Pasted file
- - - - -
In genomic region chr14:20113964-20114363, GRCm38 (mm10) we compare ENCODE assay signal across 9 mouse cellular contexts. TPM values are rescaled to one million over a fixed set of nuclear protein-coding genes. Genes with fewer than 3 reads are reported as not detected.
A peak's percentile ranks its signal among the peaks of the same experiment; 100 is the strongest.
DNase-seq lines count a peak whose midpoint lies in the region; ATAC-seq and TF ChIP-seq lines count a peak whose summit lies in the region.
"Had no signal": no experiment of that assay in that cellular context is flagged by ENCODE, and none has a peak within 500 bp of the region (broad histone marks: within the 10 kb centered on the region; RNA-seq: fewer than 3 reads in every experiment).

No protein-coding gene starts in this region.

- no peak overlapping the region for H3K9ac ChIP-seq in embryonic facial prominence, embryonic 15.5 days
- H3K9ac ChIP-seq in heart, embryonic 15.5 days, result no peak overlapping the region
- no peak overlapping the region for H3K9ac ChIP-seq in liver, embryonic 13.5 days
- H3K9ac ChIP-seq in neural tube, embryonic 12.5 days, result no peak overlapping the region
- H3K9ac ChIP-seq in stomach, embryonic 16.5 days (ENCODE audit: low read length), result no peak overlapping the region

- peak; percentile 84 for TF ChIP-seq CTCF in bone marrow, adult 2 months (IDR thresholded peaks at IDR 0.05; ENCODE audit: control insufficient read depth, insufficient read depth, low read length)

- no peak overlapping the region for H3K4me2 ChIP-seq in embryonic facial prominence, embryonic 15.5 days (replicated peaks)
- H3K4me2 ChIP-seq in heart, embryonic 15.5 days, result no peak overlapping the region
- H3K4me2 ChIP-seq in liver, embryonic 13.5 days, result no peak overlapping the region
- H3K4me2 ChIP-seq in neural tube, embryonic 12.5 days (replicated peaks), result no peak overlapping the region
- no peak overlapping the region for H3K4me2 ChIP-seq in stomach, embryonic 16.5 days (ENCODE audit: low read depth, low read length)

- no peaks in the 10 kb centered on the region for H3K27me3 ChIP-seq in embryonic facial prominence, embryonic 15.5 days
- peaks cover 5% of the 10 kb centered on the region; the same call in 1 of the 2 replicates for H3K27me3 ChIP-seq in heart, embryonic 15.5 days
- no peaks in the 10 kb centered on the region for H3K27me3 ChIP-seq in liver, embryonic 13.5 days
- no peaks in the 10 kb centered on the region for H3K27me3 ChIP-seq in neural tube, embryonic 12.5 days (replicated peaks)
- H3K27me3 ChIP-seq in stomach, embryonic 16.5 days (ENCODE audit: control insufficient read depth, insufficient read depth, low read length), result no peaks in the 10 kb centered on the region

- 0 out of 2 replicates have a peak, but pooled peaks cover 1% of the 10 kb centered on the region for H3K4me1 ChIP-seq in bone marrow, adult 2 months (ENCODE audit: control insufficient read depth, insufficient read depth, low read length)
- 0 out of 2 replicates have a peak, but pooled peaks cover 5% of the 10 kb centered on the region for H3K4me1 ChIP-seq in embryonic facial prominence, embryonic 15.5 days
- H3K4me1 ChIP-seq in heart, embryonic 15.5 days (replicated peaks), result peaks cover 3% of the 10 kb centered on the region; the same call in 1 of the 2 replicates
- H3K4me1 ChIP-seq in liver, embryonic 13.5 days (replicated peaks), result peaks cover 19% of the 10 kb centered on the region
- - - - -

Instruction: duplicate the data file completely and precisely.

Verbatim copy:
In genomic region chr14:20113964-20114363, GRCm38 (mm10) we compare ENCODE assay signal across 9 mouse cellular contexts. TPM values are rescaled to one million over a fixed set of nuclear protein-coding genes. Genes with fewer than 3 reads are reported as not detected.
A peak's percentile ranks its signal among the peaks of the same experiment; 100 is the strongest.
DNase-seq lines count a peak whose midpoint lies in the region; ATAC-seq and TF ChIP-seq lines count a peak whose summit lies in the region.
"Had no signal": no experiment of that assay in that cellular context is flagged by ENCODE, and none has a peak within 500 bp of the region (broad histone marks: within the 10 kb centered on the region; RNA-seq: fewer than 3 reads in every experiment).

No protein-coding gene starts in this region.

- no peak overlapping the region for H3K9ac ChIP-seq in embryonic facial prominence, embryonic 15.5 days
- H3K9ac ChIP-seq in heart, embryonic 15.5 days, result no peak overlapping the region
- no peak overlapping the region for H3K9ac ChIP-seq in liver, embryonic 13.5 days
- H3K9ac ChIP-seq in neural tube, embryonic 12.5 days, result no peak overlapping the region
- H3K9ac ChIP-seq in stomach, embryonic 16.5 days (ENCODE audit: low read length), result no peak overlapping the region

- peak; percentile 84 for TF ChIP-seq CTCF in bone marrow, adult 2 months (IDR thresholded peaks at IDR 0.05; ENCODE audit: control insufficient read depth, insufficient read depth, low read length)

- no peak overlapping the region for H3K4me2 ChIP-seq in embryonic facial prominence, embryonic 15.5 days (replicated peaks)
- H3K4me2 ChIP-seq in heart, embryonic 15.5 days, result no peak overlapping the region
- H3K4me2 ChIP-seq in liver, embryonic 13.5 days, result no peak overlapping the region
- H3K4me2 ChIP-seq in neural tube, embryonic 12.5 days (replicated peaks), result no peak overlapping the region
- no peak overlapping the region for H3K4me2 ChIP-seq in stomach, embryonic 16.5 days (ENCODE audit: low read depth, low read length)

- no peaks in the 10 kb centered on the region for H3K27me3 ChIP-seq in embryonic facial prominence, embryonic 15.5 days
- peaks cover 5% of the 10 kb centered on the region; the same call in 1 of the 2 replicates for H3K27me3 ChIP-seq in heart, embryonic 15.5 days
- no peaks in the 10 kb centered on the region for H3K27me3 ChIP-seq in liver, embryonic 13.5 days
- no peaks in the 10 kb centered on the region for H3K27me3 ChIP-seq in neural tube, embryonic 12.5 days (replicated peaks)
- H3K27me3 ChIP-seq in stomach, embryonic 16.5 days (ENCODE audit: control insufficient read depth, insufficient read depth, low read length), result no peaks in the 10 kb centered on the region

- 0 out of 2 replicates have a peak, but pooled peaks cover 1% of the 10 kb centered on the region for H3K4me1 ChIP-seq in bone marrow, adult 2 months (ENCODE audit: control insufficient read depth, insufficient read depth, low read length)
- 0 out of 2 replicates have a peak, but pooled peaks cover 5% of the 10 kb centered on the region for H3K4me1 ChIP-seq in embryonic facial prominence, embryonic 15.5 days
- H3K4me1 ChIP-seq in heart, embryonic 15.5 days (replicated peaks), result peaks cover 3% of the 10 kb centered on the region; the same call in 1 of the 2 replicates
- H3K4me1 ChIP-seq in liver, embryonic 13.5 days (replicated peaks), result peaks cover 19% of the 10 kb centered on the region